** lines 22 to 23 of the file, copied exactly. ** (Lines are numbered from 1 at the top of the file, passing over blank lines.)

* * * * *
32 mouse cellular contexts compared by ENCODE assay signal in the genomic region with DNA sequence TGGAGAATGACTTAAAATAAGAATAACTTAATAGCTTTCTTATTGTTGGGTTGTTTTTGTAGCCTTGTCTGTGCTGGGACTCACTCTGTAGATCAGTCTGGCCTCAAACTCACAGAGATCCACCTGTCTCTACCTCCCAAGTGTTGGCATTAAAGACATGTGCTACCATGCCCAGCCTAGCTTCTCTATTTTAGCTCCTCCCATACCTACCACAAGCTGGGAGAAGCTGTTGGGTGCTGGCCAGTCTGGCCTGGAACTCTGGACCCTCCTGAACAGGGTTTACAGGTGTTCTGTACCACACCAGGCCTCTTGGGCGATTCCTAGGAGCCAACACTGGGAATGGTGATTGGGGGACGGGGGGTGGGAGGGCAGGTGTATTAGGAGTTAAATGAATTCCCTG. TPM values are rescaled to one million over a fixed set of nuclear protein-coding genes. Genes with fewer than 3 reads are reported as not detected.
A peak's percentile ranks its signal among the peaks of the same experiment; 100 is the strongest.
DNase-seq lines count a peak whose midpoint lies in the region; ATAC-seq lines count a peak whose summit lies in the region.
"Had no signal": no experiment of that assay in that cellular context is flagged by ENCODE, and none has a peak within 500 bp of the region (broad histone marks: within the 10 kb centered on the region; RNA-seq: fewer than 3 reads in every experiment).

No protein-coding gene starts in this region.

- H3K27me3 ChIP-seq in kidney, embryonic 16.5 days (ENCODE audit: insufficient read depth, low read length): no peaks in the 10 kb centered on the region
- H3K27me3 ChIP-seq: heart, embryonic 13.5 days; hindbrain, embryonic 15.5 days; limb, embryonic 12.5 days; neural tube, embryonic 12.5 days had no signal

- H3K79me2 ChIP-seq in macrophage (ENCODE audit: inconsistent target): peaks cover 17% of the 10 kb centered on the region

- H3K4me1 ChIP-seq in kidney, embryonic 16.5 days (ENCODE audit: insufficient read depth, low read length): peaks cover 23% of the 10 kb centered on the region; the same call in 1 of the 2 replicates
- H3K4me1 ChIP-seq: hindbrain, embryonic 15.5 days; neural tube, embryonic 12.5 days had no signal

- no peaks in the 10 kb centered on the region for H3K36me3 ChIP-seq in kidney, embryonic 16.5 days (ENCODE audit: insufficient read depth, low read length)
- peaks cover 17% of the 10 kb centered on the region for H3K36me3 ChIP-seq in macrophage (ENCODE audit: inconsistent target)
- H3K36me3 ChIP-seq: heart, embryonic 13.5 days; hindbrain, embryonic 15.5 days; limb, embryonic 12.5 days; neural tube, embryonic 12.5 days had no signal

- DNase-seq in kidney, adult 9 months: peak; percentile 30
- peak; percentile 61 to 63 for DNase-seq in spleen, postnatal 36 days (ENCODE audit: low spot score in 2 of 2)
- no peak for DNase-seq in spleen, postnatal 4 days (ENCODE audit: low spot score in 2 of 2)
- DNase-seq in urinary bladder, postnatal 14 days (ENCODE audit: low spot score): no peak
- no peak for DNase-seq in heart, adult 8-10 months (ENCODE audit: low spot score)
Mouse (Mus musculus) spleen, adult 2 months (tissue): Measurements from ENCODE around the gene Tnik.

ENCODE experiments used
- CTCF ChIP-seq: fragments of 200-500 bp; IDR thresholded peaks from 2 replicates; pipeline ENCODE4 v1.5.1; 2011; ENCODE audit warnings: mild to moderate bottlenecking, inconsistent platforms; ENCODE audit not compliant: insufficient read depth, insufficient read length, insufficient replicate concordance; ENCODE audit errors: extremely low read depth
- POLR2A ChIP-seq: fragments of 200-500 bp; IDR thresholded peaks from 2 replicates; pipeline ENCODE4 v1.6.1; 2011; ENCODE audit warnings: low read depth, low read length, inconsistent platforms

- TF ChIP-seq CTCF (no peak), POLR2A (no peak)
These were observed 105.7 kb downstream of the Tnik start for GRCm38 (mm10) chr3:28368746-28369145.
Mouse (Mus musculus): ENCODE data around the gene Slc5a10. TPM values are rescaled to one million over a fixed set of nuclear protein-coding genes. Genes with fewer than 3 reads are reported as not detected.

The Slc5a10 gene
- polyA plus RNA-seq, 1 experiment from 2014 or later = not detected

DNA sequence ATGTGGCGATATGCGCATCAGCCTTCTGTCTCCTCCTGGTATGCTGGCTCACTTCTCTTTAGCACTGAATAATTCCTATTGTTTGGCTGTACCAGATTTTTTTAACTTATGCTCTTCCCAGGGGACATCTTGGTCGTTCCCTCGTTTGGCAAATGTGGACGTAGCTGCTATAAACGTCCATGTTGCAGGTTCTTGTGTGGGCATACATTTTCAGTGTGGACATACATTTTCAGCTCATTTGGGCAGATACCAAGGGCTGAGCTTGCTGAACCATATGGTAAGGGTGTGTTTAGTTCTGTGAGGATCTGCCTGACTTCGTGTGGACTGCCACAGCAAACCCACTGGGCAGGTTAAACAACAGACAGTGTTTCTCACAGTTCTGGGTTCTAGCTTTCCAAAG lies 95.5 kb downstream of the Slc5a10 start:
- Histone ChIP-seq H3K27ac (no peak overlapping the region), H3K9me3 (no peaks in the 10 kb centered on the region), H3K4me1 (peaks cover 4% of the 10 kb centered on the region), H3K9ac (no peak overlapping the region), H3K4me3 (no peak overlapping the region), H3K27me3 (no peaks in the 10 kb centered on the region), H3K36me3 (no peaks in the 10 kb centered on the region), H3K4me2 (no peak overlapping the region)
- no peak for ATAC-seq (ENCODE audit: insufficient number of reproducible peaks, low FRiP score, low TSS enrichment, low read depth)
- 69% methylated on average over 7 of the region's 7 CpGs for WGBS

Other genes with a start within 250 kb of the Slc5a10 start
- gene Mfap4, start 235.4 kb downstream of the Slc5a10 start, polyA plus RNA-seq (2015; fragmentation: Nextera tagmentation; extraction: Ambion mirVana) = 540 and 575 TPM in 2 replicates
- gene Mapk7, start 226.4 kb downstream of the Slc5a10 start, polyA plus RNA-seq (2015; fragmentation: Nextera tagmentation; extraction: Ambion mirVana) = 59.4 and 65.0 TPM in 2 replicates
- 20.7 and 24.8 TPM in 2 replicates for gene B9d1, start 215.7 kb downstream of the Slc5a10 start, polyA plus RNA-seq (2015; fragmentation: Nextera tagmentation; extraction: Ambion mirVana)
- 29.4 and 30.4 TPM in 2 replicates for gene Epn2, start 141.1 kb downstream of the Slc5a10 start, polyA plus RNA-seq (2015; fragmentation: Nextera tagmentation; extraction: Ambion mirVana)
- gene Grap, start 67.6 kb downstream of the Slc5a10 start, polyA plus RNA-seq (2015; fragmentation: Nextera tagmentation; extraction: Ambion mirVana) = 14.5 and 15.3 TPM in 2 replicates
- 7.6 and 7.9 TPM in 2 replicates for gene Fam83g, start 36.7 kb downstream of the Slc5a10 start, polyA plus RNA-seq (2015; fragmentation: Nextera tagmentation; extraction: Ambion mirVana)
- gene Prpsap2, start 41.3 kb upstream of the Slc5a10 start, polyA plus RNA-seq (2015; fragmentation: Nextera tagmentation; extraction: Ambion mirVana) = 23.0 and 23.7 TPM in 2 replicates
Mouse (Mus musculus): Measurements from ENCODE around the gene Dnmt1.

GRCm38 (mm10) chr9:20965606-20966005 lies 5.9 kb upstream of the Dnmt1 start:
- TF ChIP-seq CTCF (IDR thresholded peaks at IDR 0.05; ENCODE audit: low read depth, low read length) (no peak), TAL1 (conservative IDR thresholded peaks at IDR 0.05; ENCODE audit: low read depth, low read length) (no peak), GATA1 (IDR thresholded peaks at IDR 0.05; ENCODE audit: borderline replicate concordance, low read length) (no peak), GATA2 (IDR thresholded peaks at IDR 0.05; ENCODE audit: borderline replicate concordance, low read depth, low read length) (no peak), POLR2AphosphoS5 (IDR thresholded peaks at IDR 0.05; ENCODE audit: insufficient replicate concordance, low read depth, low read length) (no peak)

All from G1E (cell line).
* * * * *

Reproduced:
- POLR2A ChIP-seq: fragments of 200-500 bp; IDR thresholded peaks from 2 replicates; pipeline ENCODE4 v1.6.1; 2011; ENCODE audit warnings: low read depth, low read length, inconsistent platforms

- TF ChIP-seq CTCF (no peak), POLR2A (no peak)